Eliot Weinberger takes big strides across literary history in his genuinely breathtaking short work, 19 Ways of Looking at Wang Wei, tracking translations of a short ancient Chinese poem from the publication of Ezra Pound’s Cathay in 1915 to Gary Snyder’s translations in the late ’70s. This new edition from New Directions Publishing includes an addition Weinberger wrote this past year, covering more recent efforts by sinologists in the twenty-first century in English, French, and German.
The poem in question is Wang Wei’s “Deer Park,” written sometime in the 700s CE. For reference, here is Gary Snyder’s translation, which fittingly is the last of the original 19 ways:
no one to be seen.
human sounds and echoes.
enters the dark woods;
on the green moss, above.
Weinberger makes short work of the early twentieth-century practices of versifying the poems, rendering them in eloquent nineteenth-century language, and “improving” the original with unwarranted additions. Most of the translations reviewed are torn to bits in the space of a few paragraphs, or less. For instance, his evaluation of Liu’s 1962 verse translation: “. . . the first two lines heave, the third gasps, and the fourth falls with a thud on the rhyming mossy ground.” Weinberger tears apart “the corset of traditional verse forms,” allowing the very intentional style of the Chinese to show itself.
But he also turns an equally sharp and penetrating critical eye to more modern attempts. He is attentive enough to the imagery to point out, for example, that a fair few recent translators have rendered the poem inaccurately by imagining the wrong species of the moss in the fourth line.
A single word—such as zhao, “reflected,” or shang, “above”—is refracted between poems through the whole study, its varying English glosses held up against the image constructed by Wang’s original. The reader thus spends most of the book in Wang’s place, standing in the empty mountains, straining to hear the faint echoes of the original, and analyzing each translation as though examining a patch of moss from different angles in the light of the setting sun.
Weinberger easily grasps, over the course of this history, the essential elements of Wang Wei’s original poem: namely, the long-established Chinese propensity for parallelism, and the Buddhist idea of emptiness. Not very difficult to take cognizance of, but equally easy to miss; and those who do miss it are rightly panned as unfaithful to the original. For anyone with some Chinese reading ability, it is shockingly, visibly apparent which translations are close to the original and which aren’t, which is part of what makes this work so powerful and persuasive.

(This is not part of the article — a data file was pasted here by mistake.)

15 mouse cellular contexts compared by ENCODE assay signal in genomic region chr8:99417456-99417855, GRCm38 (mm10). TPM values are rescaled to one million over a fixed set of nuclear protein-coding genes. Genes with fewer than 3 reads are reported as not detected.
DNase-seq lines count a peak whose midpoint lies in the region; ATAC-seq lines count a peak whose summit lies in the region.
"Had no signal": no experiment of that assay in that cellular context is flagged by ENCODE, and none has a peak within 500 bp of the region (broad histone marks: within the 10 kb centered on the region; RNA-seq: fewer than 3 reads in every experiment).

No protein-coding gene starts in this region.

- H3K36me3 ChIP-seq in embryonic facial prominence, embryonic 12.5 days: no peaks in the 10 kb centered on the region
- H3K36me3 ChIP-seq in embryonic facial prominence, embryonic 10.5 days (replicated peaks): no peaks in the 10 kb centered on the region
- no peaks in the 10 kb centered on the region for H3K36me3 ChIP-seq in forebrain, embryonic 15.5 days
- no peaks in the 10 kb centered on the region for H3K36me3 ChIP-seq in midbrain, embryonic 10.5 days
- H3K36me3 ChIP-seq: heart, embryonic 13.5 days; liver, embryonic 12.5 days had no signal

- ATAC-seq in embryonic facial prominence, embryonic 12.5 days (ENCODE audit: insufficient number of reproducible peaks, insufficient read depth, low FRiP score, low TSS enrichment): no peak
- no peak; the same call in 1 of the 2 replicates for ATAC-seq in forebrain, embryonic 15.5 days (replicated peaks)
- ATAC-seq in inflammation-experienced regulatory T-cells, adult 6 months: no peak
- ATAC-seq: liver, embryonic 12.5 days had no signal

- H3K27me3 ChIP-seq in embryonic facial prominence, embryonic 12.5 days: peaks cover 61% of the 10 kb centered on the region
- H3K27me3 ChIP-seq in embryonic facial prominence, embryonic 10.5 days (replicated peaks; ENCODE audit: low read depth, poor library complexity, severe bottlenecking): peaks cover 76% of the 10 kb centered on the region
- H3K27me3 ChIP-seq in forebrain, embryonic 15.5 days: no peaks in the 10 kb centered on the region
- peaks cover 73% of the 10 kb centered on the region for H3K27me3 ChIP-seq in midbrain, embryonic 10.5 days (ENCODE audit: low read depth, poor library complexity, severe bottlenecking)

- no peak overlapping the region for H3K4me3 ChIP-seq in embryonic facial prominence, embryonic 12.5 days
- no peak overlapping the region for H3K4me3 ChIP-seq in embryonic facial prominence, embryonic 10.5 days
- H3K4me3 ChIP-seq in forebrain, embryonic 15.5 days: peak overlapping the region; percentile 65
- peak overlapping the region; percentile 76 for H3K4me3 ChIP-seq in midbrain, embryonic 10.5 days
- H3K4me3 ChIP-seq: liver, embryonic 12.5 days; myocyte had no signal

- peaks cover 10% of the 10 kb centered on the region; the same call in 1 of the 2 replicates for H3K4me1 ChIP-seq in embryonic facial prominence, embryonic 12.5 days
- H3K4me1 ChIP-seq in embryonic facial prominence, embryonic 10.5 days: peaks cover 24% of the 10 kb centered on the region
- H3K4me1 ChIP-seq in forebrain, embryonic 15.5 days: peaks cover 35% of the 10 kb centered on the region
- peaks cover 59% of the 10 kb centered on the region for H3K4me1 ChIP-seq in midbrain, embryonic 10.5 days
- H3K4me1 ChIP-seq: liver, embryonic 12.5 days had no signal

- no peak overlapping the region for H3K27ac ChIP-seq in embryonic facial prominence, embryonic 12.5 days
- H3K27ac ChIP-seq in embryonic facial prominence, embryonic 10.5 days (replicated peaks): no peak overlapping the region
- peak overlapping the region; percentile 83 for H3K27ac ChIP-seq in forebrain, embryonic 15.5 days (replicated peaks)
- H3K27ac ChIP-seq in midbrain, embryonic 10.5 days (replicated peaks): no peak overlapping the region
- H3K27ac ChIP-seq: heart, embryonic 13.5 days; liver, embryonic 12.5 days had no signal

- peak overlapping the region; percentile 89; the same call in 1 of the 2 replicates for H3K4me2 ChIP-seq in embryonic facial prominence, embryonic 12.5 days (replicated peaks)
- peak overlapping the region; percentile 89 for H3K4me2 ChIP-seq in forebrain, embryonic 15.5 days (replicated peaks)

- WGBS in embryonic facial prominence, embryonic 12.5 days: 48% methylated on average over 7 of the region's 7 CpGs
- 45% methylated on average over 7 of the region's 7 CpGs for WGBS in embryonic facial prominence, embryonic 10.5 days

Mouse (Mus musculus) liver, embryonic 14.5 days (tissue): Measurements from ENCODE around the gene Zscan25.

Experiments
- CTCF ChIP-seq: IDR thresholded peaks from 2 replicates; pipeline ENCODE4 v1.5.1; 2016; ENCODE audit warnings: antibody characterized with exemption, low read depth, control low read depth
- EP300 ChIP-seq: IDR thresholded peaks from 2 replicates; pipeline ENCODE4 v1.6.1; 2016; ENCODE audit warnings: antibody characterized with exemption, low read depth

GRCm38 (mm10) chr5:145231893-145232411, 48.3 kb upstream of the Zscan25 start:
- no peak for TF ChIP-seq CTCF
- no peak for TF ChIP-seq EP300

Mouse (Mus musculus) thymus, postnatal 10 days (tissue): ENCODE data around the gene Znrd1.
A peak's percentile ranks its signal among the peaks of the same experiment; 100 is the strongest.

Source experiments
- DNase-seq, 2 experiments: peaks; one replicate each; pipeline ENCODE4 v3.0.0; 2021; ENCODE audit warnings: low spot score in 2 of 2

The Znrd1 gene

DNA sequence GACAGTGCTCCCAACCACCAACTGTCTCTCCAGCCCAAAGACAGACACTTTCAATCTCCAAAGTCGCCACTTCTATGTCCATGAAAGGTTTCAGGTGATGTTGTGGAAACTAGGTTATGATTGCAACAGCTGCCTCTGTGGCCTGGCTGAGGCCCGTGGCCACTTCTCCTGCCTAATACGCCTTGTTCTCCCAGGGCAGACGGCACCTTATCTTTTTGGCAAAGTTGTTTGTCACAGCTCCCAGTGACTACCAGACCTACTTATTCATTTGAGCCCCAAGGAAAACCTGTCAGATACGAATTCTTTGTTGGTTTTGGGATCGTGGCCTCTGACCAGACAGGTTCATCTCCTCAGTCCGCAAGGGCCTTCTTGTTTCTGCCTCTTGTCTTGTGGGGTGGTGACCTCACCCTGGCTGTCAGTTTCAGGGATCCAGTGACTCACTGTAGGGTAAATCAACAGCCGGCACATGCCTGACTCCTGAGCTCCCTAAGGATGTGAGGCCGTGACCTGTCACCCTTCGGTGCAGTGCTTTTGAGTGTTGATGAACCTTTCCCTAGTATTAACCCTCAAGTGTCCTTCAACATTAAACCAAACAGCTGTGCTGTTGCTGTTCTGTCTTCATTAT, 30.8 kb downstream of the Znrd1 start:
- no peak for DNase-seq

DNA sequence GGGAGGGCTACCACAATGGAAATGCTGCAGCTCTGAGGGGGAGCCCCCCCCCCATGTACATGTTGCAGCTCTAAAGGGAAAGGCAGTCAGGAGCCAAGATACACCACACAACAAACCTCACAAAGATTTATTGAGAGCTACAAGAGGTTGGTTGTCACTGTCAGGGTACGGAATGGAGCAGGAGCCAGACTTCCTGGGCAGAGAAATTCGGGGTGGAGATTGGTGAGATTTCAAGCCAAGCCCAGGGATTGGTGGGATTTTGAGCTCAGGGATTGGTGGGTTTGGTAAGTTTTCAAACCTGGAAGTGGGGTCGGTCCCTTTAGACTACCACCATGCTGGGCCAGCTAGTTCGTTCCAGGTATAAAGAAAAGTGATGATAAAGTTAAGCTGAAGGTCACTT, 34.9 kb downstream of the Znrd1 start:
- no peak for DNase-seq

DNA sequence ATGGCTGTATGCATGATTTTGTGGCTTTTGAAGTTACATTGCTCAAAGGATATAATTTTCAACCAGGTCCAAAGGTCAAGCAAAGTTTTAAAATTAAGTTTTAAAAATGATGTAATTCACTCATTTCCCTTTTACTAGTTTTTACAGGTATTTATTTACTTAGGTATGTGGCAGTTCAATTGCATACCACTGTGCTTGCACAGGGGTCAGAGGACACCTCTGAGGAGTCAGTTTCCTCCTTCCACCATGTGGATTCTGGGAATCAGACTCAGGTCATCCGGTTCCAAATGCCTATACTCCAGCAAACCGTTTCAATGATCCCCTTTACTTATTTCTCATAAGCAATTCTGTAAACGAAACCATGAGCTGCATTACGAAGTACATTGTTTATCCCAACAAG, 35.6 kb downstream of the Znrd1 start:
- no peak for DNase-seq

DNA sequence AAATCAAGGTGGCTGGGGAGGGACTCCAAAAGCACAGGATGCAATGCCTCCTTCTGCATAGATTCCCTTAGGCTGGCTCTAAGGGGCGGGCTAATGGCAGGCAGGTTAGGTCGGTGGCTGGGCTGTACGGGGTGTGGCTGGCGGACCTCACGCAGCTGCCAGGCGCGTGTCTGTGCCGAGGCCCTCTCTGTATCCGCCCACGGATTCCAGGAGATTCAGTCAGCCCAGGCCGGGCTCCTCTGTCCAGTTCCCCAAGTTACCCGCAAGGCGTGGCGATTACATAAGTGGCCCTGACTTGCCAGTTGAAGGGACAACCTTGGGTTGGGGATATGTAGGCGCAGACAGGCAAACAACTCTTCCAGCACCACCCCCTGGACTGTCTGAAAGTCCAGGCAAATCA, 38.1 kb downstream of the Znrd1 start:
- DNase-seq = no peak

It becomes clear that it is American modernism, characterized by “absolute precision, concision, and the use of everyday speech,” which is best suited to classical Chinese poetry in its deliberate simplicity. Hence the success of the translations of Burton Watson and Snyder (above), the tacit “winners” of Weinberger’s wide-ranging judgment.
Ever conscious of the Buddhist thrust of Wang’s poem, Weinberger turns out a very Buddhist conclusion: “translation is dependent on the dissolution of the translator’s ego.” This work is surely the manifesto of the modern—silent—translator.
A Greater Music is the first in a line of steady and much-anticipated releases by Bae Suah from key indie presses (this one published by Open Letter). Building off of the interest of 2016 Best Translated Book Award longlist nominee. . .
The dislocation of individuals from the countries of their birth has long been a common theme in contemporary literature. These two short novels recently translated into English appear firmly rooted in this tradition of ex-pat literature, but their authors eschew. . .
In Melancholy, Hungarian author, critic, and art theorist László Földényi presents a panorama of more than two thousand years of Western historical and cultural perspectives on the human condition known as melancholia. In nine chapters, Földényi contrasts the hero worship. . .
Pascal Quignard’s __The Hatred of Music_ is the densest, most arcane, most complex book I’ve read in ages. It’s also a book that covers a topic so basic, so universal—almost primordial—that just about any reader will be perversely thrilled by. . .
In Gustave Flaubert’s Madame Bovary, Flaubert attempted to highlight the ordinary, tired, and often crass nature of common expressions by italicising them within the text. When Charles, Emma Bovary’s mediocre husband, expresses himself in a manner akin to that of. . .
Eliot Weinberger takes big strides across literary history in his genuinely breathtaking short work, 19 Ways of Looking at Wang Wei, tracking translations of a short ancient Chinese poem from the publication of Ezra Pound’s Cathay in 1915 to Gary. . .
Prose translators will likely disagree, but I believe translating poetry requires a significant level of talent, a commitment to the text, and near mania, all of which suggests that the undertaking is the greatest possible challenge. The task is to. . .